No, I didn’t mistakenly type “coffin” instead of “coffee”. No, I’m not sharing plates that are specially designed to sit on a curved surface, such as the lid of a casket (although there are times that could be useful). I’m talking about the unique collection I discovered in a box of belongings my Grandmother inherited from the lovely couple who raised her.
In amongst this box of books, rent receipts from Ireland, and letters from Ireland to Canada (the oldest document dating back to 1826), are 4 decorative “coffin plates”.
Coffin plates are decorative pieces that were attached to the lid of a coffin with various inscriptions: dates, age or term of endearment. They were usually made of a soft metal like lead, pewter, silver, brass, copper or time. The type of metal used and the elaborateness of design often reflected the status or wealth of the deceased.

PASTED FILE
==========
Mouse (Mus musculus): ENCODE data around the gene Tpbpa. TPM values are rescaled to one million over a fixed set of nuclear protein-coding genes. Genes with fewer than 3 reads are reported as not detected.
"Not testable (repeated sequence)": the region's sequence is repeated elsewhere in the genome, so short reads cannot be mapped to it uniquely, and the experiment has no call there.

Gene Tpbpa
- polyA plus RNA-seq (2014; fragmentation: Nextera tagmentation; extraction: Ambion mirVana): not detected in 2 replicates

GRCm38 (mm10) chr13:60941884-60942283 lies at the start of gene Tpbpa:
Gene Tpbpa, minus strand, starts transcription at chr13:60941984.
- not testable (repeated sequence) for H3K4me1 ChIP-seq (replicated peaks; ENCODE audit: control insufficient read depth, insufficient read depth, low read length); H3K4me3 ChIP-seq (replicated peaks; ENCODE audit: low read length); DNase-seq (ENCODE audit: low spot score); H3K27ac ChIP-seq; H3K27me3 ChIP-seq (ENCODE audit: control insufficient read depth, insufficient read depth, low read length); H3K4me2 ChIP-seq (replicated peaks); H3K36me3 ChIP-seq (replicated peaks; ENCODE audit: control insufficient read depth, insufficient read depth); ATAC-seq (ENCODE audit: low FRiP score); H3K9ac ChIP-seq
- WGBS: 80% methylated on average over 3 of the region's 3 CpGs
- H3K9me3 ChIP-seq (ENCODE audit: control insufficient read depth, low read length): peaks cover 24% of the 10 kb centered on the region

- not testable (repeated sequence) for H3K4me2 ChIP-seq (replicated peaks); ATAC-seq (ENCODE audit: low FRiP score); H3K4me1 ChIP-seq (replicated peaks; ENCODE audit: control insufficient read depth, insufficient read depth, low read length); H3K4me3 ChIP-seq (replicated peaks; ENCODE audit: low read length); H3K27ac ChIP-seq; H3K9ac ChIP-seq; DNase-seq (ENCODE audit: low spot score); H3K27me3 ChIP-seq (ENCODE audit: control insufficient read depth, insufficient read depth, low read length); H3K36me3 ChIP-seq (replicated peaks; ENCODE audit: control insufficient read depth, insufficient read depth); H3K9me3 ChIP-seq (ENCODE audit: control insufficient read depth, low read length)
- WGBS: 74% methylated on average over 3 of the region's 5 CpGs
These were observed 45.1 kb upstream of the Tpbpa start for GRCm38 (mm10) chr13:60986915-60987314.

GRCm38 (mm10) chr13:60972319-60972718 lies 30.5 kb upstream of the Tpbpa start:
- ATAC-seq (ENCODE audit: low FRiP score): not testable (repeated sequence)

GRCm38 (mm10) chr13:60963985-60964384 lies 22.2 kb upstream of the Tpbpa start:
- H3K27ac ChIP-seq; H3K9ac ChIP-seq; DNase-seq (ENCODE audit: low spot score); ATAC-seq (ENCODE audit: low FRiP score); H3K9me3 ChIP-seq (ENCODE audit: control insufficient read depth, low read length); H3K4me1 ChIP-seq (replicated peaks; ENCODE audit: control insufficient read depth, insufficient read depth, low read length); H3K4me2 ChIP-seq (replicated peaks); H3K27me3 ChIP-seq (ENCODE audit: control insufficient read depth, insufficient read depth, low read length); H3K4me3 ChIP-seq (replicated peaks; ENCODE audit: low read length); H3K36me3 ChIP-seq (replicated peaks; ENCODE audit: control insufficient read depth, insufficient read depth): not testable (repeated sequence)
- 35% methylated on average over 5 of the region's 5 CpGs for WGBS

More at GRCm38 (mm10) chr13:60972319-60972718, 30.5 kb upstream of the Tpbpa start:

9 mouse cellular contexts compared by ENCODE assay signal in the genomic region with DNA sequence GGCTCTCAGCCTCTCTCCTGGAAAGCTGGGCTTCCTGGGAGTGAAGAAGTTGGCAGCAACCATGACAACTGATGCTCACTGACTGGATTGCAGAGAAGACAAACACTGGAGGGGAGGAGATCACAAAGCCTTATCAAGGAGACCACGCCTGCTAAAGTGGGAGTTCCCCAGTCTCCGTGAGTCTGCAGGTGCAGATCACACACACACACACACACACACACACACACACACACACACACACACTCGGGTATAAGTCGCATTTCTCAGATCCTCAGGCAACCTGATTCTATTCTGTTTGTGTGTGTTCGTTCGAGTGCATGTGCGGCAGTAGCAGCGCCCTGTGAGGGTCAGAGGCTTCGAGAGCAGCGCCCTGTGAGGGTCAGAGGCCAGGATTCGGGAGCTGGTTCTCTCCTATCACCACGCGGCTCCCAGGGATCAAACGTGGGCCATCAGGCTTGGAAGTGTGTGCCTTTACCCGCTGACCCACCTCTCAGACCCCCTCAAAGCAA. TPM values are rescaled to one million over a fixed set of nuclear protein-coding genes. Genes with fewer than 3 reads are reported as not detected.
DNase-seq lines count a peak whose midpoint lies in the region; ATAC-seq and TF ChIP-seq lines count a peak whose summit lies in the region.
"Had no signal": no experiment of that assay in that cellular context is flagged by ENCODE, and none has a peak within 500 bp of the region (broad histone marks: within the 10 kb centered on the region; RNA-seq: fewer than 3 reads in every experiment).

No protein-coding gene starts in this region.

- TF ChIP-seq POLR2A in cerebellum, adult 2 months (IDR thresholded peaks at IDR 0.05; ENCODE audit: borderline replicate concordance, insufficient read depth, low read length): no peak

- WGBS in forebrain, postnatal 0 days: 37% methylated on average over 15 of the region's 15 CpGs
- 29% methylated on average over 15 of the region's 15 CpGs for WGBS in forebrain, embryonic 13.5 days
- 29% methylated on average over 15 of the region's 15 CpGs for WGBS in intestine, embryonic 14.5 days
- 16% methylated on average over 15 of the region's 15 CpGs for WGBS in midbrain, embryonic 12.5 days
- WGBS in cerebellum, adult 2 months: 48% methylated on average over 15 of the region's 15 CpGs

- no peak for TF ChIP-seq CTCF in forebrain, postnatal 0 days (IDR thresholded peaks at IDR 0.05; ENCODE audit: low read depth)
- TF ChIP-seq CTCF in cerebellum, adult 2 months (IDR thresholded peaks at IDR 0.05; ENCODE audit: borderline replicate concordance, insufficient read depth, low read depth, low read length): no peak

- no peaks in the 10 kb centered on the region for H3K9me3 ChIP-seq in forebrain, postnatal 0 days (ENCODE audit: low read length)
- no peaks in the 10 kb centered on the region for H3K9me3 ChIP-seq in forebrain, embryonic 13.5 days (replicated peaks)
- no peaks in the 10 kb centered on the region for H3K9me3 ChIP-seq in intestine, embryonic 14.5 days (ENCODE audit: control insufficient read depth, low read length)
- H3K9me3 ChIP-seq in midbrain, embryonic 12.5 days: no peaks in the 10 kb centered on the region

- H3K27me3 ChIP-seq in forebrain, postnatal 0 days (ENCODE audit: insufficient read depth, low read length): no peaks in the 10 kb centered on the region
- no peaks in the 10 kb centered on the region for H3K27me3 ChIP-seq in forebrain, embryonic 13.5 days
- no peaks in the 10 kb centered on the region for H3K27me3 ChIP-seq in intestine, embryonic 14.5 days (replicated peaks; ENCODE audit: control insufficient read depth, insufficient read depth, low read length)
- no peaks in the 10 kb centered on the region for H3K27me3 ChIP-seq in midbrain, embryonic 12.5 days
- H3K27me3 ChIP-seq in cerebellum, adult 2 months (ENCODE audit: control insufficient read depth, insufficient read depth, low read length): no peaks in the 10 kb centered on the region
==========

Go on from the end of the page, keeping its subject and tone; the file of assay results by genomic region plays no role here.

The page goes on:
With the Industrial Revolution, the cost of coffin plates dropped dramatically, which made them more readily accessible. Simple blank machine-made plates were available by the mid-1840’s, and by the 1860’s, elaborate plates and designs were being manufactured by multiple companies. Someone from the community, like a jeweler, would engrave the details as requested by the family. About the same time, removing the name plate prior to burial became a popular trend. It was meant to be kept as a keepsake. The trend peaked toward the end of the 1800’s and was discontinued by the 1920’s. Coffin Plates can sometimes be an excellent source of free genealogical information, depending of course, on the information engraved.
I’m not sure why I find them so fascinating but I do, so I brought them home and hope to frame and hang them somewhere within the hallowed halls of my domestic hovel. My mother thought it was a little macabre and perhaps should also be donated to the museum, and it could be that in a little time, I’ll agree with her. They don’t even belong to my blood kin. But for now, they are living reminders of dead people in my bedroom, and I think they’re kinda cool!
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